The Contrast Model of Similarity and Comparative Advertising

dc.contributor.authorJohnson, Michael D.
dc.contributor.authorHorne, David A.
dc.date.accessioned2020-09-12T21:03:12Z
dc.date.available2020-09-12T21:03:12Z
dc.date.issued1988-10-01
dc.description.abstractTwo studies are reported which examine the existence of attribute redundancy as well as consumers' ability to perceive attribute redundancy in consumer information environments. The results of the first study suggest that attribute redundancy varies widely from product category to product category. The results of the second study suggest that consumers' ability to perceive attribute relationships improves with product knowledge. Unexpected was an observed U-shaped relationship between consumers' perceptions of attribute redundancy and attribute knowledge. Together the results suggest a number of policy implications regarding the value of consumer information programs.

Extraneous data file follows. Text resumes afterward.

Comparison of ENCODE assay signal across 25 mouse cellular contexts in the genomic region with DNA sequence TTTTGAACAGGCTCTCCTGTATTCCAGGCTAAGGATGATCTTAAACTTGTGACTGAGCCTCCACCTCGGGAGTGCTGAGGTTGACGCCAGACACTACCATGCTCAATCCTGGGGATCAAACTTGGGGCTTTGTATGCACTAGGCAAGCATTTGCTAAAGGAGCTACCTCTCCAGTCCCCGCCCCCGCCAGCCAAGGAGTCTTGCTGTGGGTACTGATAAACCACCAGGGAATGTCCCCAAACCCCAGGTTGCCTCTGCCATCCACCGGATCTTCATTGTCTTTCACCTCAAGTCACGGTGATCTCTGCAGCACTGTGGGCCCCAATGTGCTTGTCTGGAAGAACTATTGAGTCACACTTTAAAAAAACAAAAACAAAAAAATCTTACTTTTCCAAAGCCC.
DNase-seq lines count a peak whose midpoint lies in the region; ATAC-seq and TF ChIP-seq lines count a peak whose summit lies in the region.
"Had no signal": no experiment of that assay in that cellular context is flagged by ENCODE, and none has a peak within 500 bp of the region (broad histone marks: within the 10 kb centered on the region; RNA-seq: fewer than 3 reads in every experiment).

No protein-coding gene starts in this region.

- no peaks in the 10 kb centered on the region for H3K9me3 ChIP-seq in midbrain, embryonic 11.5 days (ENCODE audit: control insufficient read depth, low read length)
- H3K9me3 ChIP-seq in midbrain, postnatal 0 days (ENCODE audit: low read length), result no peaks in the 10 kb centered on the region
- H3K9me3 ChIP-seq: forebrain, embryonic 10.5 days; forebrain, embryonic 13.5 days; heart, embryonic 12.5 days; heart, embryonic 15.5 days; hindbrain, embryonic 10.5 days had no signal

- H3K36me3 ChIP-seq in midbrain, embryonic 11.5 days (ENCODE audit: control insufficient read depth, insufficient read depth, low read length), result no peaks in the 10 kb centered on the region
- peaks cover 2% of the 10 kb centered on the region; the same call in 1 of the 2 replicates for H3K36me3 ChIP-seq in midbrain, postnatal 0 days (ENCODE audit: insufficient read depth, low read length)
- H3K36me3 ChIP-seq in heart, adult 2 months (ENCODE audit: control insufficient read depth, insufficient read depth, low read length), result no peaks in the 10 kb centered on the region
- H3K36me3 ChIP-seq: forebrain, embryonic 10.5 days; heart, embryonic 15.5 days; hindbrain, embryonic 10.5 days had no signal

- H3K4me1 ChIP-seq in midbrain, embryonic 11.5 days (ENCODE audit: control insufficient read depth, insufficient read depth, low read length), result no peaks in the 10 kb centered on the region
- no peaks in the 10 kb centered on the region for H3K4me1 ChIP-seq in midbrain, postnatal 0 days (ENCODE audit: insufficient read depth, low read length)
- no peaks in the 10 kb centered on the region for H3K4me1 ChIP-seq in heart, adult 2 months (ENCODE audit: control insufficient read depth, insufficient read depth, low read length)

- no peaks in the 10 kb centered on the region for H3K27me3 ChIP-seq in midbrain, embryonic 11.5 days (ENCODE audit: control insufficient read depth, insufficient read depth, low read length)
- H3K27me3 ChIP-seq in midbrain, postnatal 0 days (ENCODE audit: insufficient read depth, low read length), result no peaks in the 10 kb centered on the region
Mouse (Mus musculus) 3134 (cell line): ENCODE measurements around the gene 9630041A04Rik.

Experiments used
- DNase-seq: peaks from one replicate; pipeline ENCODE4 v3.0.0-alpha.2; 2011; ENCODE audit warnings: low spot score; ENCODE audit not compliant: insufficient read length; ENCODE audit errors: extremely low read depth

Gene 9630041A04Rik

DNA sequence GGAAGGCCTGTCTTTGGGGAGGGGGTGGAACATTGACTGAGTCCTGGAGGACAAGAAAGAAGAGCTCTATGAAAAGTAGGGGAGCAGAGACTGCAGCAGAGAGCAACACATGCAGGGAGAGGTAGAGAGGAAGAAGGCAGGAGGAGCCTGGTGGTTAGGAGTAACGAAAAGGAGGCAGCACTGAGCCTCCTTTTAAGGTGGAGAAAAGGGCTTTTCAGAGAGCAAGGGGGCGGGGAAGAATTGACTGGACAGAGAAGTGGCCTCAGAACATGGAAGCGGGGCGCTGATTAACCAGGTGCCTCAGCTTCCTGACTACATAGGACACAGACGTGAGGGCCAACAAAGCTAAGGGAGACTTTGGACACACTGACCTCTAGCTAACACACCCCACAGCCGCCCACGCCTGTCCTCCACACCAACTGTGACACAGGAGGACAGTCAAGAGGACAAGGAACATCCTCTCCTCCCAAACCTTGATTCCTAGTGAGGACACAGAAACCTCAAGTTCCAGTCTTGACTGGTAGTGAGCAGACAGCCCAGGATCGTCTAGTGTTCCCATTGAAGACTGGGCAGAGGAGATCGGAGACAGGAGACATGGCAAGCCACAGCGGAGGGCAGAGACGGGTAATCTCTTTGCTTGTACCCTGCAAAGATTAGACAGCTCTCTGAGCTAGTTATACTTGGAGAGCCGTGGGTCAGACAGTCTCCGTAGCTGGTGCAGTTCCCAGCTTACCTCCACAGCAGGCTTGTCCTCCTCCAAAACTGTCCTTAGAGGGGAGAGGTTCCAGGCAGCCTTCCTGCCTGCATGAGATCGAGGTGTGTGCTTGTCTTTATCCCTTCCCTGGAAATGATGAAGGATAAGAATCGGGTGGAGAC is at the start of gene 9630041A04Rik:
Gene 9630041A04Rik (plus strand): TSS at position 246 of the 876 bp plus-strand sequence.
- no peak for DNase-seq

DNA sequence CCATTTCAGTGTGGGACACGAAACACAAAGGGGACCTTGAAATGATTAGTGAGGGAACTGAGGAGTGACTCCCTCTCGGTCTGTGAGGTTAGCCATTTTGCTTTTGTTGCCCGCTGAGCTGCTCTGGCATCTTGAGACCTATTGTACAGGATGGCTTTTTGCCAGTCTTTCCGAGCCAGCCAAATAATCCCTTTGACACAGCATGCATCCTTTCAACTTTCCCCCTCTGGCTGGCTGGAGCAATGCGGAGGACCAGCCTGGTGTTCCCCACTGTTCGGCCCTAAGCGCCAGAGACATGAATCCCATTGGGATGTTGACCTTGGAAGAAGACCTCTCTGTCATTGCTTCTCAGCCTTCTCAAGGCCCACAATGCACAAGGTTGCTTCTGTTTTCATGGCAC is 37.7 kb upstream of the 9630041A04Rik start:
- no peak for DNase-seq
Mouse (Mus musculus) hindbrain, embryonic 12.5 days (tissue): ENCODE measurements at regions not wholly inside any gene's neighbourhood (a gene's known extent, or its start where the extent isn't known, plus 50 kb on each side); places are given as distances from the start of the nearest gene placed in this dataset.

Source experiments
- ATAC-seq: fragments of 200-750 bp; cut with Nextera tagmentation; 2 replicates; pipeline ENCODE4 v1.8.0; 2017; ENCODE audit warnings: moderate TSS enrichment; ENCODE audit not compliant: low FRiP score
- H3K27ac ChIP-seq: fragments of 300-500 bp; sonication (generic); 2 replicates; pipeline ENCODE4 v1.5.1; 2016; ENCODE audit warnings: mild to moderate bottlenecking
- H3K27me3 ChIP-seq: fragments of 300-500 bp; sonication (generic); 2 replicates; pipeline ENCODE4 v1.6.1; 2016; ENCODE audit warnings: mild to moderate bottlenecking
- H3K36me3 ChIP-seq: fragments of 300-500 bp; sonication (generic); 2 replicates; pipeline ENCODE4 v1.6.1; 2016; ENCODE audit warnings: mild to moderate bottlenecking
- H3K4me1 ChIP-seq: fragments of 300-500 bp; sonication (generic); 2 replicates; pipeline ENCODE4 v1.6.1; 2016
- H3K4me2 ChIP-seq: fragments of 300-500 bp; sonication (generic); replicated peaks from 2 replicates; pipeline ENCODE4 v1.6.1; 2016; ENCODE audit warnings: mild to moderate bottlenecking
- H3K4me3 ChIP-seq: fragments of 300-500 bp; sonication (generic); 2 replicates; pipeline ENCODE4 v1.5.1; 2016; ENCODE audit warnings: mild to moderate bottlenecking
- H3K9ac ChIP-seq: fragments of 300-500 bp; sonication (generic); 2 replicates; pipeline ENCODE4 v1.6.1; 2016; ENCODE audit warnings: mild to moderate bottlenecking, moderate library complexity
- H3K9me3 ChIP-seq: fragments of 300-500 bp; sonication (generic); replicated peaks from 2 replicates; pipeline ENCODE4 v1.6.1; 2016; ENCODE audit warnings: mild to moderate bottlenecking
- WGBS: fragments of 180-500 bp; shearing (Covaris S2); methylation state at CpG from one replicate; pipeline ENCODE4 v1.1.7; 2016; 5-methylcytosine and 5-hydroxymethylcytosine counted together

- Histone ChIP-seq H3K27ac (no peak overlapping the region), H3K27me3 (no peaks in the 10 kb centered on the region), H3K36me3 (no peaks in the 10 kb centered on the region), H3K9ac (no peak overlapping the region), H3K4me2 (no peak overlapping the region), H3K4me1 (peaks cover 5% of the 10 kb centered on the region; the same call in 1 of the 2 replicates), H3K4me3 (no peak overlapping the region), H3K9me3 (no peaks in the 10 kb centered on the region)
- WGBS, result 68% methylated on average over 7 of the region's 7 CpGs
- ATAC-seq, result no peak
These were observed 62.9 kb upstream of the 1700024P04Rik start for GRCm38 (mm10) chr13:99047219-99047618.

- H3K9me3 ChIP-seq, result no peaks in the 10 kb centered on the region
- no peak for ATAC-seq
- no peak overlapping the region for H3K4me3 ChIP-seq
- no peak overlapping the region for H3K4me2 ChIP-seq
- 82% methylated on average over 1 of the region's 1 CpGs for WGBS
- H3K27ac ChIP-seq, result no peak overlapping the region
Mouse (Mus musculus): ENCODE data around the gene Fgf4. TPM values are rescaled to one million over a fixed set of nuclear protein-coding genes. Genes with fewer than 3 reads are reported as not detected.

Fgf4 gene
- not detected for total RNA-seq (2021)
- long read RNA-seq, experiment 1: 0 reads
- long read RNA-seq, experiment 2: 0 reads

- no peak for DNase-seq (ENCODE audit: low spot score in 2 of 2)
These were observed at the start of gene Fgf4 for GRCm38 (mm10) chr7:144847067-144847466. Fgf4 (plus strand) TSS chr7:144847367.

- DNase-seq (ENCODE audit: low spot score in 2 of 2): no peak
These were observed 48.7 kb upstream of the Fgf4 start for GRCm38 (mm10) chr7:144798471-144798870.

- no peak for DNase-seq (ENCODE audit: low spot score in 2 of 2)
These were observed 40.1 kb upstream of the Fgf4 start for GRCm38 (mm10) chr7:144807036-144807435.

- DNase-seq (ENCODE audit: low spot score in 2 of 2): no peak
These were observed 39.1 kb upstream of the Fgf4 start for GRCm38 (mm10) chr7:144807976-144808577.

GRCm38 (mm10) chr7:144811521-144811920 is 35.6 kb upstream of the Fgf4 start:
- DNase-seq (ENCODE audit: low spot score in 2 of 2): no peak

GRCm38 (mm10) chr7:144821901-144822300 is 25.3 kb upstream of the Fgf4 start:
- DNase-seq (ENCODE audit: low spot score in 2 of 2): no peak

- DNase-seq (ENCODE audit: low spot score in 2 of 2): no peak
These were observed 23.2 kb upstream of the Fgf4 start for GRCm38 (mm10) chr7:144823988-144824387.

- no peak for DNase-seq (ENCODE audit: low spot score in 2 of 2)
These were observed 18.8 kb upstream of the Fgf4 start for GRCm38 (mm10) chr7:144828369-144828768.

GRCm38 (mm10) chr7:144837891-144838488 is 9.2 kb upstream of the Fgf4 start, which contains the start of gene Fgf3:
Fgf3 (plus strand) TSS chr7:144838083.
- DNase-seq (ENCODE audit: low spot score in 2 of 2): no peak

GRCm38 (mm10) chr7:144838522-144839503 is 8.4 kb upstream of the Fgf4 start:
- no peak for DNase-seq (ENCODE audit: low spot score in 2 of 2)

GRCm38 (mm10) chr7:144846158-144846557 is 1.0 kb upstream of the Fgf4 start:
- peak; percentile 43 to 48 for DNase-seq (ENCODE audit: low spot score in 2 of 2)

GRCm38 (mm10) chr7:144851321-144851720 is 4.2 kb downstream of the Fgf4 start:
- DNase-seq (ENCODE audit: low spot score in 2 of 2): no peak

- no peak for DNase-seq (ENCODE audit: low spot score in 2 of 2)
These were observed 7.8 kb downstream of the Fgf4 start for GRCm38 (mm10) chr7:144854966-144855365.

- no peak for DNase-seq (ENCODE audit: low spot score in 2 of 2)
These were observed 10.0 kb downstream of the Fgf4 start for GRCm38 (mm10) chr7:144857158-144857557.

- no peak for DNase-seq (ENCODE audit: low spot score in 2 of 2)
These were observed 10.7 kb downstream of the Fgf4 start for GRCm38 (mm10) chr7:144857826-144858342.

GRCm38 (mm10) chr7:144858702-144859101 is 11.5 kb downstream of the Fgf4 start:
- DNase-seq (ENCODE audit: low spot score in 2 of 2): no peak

dc.description.legacydownloadsJohnson55_The_contrast_model.pdf: 1225 downloads, before Aug. 1, 2020.
dc.identifier.other7302907
dc.identifier.urihttps://hdl.handle.net/1813/71514
dc.language.isoen_US
dc.rightsRequired Publisher Statement: © Wiley. Final version published as: Johnson, M. D., & Horne, D. A. (1988). The contrast model of similarity and comparative advertising. Psychology & Marketing, 5(3), 211-232. Reprinted with permission. All rights reserved.
dc.subjectbrand association
dc.subjectdifferentiation
dc.subjectconsumer perception
dc.subjectcontrast models
dc.titleThe Contrast Model of Similarity and Comparative Advertising
dc.typearticle
local.authorAffiliationJohnson, Michael D.: mdj27@cornell.edu Cornell University School of Hotel Administration
local.authorAffiliationHorne, David A.: California State University at Long Beach
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